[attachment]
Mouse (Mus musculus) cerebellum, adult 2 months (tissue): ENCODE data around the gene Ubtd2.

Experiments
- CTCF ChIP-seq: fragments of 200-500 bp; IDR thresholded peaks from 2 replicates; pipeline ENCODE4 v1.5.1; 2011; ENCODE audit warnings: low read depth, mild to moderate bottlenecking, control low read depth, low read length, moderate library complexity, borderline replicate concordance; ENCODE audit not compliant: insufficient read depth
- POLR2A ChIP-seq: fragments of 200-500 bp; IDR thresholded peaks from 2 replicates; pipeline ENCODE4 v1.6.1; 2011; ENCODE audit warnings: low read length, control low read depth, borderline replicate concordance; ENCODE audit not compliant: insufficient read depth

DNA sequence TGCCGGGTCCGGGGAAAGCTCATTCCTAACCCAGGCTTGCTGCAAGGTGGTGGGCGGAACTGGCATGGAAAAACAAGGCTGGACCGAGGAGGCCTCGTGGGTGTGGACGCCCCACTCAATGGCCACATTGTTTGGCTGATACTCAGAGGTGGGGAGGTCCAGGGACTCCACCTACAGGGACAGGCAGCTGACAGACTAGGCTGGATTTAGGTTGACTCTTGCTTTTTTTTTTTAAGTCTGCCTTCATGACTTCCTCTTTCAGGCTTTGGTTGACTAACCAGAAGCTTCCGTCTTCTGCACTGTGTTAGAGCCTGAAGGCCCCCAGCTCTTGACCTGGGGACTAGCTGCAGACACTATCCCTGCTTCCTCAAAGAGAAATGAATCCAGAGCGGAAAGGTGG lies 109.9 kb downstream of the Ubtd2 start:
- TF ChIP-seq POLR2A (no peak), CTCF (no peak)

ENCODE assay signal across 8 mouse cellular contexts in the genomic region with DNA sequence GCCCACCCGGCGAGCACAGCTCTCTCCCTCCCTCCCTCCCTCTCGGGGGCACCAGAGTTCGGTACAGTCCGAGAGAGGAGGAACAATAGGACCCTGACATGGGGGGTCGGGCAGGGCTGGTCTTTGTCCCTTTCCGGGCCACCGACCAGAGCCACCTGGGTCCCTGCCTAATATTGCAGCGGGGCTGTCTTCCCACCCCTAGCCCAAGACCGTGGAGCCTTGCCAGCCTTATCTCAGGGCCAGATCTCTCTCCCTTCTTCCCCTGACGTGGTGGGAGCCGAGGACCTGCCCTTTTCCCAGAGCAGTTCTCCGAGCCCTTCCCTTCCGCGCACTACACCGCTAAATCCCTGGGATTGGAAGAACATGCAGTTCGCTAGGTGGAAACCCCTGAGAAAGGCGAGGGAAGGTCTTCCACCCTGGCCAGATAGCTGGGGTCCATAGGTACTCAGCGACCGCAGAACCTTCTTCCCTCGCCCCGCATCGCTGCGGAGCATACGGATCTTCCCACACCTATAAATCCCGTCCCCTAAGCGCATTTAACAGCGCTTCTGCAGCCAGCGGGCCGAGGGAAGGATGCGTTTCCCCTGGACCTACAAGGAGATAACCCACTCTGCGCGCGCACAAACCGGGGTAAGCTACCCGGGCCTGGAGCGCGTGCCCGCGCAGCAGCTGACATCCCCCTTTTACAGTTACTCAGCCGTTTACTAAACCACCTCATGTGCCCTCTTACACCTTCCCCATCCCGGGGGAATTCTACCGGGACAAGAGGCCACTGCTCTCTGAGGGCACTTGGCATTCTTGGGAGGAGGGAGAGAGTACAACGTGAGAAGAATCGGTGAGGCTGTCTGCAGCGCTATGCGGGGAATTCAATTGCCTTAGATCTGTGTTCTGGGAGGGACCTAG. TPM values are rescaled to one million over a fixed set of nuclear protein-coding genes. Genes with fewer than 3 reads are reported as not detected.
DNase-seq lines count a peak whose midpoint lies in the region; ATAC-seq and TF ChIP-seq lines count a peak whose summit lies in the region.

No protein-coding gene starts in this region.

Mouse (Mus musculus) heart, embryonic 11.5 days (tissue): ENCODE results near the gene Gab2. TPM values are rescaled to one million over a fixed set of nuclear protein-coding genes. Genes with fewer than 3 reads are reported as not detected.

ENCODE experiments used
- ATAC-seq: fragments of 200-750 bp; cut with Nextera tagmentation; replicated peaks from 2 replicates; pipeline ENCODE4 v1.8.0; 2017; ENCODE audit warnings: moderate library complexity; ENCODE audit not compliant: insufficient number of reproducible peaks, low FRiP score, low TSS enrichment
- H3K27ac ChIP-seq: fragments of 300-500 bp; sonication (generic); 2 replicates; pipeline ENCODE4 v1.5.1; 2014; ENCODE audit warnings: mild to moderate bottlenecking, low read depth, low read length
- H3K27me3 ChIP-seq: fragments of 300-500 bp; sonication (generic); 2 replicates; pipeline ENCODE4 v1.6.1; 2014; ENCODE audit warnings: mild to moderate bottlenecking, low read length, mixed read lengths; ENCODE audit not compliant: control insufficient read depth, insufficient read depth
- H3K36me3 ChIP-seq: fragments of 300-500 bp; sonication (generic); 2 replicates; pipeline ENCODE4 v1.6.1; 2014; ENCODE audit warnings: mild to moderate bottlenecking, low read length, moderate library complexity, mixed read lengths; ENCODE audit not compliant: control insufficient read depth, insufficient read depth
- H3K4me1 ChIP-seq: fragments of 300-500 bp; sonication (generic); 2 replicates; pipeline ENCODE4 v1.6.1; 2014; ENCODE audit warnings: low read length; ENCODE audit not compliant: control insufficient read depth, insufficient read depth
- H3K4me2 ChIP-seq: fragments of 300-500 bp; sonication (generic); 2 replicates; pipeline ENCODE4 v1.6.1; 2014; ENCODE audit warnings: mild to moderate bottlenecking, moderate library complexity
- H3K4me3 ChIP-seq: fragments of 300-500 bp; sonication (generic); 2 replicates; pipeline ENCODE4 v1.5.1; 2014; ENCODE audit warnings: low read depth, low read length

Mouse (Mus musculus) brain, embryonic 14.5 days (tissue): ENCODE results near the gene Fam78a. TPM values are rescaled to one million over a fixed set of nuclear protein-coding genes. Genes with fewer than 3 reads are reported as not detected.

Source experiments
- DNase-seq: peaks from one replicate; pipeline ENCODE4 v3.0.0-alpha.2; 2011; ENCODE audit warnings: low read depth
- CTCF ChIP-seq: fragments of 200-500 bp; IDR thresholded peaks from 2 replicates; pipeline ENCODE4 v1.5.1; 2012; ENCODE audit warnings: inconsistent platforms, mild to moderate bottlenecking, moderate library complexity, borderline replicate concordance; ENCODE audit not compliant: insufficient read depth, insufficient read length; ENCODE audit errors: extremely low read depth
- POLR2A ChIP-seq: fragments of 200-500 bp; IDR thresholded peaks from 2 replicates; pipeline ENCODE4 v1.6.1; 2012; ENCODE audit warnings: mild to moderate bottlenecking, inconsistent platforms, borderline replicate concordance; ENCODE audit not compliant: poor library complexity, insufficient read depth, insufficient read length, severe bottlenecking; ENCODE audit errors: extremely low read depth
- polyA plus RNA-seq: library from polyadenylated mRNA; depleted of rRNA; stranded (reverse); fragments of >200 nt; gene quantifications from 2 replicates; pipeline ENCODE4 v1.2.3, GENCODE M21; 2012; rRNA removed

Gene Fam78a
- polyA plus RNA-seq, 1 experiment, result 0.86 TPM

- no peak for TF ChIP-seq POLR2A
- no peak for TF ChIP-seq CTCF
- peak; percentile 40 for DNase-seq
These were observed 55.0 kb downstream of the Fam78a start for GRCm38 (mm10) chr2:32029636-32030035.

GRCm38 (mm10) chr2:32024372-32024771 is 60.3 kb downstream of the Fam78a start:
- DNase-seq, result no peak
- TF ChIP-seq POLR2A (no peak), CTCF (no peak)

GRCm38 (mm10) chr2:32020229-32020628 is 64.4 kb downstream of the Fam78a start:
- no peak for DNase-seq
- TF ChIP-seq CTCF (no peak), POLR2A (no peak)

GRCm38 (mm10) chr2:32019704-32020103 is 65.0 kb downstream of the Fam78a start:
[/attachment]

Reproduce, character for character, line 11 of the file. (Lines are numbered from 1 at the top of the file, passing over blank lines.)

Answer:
ENCODE experiments used